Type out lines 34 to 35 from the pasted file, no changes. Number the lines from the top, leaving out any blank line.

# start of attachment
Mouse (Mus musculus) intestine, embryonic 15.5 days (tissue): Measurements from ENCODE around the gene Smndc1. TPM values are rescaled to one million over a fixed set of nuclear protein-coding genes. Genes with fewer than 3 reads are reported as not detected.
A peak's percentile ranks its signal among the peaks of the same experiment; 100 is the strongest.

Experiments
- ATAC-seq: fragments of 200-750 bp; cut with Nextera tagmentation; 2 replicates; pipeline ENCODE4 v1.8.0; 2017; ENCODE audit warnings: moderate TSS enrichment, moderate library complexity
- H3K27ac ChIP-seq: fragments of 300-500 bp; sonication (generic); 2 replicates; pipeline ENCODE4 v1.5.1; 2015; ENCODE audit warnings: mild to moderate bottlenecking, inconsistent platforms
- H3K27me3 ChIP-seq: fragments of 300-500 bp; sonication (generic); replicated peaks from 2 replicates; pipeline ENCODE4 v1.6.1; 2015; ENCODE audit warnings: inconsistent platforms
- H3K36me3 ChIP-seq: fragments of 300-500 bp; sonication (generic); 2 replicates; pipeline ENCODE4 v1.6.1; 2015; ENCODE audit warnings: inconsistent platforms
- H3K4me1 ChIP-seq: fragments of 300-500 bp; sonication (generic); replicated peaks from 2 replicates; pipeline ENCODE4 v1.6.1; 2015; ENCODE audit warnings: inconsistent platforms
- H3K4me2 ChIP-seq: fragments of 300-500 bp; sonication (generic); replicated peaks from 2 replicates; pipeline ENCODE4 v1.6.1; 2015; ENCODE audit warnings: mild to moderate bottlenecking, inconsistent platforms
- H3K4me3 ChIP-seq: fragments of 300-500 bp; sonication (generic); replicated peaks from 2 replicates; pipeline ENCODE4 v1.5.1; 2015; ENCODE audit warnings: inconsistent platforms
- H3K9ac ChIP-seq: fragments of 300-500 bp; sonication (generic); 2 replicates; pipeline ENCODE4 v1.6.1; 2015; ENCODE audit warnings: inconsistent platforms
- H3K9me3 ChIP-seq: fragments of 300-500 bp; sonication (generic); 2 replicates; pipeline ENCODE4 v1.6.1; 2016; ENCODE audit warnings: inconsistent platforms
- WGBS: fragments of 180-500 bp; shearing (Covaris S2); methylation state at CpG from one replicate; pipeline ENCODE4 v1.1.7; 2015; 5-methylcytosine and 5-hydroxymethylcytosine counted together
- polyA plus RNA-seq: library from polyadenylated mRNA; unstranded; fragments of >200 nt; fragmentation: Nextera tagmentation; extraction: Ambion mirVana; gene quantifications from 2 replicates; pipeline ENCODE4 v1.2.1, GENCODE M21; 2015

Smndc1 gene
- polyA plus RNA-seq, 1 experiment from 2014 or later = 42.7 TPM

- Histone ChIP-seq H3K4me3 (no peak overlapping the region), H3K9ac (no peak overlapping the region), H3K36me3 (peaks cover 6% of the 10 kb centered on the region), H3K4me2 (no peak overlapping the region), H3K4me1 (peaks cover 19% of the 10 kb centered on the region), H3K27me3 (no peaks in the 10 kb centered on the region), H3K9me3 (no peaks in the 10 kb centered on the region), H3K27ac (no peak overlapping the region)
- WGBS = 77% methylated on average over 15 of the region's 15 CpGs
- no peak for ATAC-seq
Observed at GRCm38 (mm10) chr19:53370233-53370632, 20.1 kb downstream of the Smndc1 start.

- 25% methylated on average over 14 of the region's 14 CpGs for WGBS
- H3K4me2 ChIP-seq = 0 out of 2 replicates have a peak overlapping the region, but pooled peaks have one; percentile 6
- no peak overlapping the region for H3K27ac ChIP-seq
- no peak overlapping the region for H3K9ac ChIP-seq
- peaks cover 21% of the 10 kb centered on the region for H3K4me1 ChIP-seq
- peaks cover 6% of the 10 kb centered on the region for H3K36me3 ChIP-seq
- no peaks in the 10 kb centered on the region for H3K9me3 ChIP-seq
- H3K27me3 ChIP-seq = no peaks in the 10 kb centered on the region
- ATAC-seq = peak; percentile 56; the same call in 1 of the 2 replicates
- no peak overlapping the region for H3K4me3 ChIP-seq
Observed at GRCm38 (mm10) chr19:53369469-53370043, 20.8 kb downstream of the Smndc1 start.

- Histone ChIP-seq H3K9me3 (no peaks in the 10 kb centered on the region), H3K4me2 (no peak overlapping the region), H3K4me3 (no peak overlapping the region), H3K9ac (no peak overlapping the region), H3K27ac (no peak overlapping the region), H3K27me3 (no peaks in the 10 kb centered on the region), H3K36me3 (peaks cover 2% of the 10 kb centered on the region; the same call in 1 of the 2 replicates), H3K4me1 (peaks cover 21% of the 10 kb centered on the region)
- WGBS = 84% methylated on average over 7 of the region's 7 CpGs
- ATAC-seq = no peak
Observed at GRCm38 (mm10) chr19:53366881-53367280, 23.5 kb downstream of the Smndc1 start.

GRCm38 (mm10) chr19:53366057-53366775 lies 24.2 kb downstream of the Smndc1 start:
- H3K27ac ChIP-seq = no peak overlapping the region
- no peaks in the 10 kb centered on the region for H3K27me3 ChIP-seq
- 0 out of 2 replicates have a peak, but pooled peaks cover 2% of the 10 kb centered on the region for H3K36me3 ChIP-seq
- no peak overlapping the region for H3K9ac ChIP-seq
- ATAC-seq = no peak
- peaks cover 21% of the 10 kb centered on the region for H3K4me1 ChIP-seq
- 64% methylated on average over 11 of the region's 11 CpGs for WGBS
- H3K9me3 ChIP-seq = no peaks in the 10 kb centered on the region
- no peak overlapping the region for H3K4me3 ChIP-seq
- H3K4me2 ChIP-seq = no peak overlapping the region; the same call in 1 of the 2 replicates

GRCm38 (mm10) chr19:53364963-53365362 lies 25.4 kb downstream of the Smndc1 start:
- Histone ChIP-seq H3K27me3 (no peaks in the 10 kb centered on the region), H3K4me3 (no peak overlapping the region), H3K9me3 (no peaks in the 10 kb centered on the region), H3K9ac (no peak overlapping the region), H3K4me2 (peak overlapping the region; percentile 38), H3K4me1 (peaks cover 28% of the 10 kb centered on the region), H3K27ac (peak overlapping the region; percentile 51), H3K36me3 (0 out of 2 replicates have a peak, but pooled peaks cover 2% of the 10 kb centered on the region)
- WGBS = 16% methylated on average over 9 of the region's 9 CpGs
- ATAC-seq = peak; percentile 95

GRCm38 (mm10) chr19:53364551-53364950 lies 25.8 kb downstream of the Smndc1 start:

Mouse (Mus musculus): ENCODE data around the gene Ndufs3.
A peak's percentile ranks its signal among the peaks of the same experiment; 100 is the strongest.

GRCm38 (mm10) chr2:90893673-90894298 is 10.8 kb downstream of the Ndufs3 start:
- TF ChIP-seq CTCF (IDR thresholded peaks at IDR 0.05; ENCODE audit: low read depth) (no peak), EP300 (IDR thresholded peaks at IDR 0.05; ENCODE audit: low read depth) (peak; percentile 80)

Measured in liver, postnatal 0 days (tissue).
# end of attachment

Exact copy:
- ATAC-seq = no peak
Observed at GRCm38 (mm10) chr19:53366881-53367280, 23.5 kb downstream of the Smndc1 start.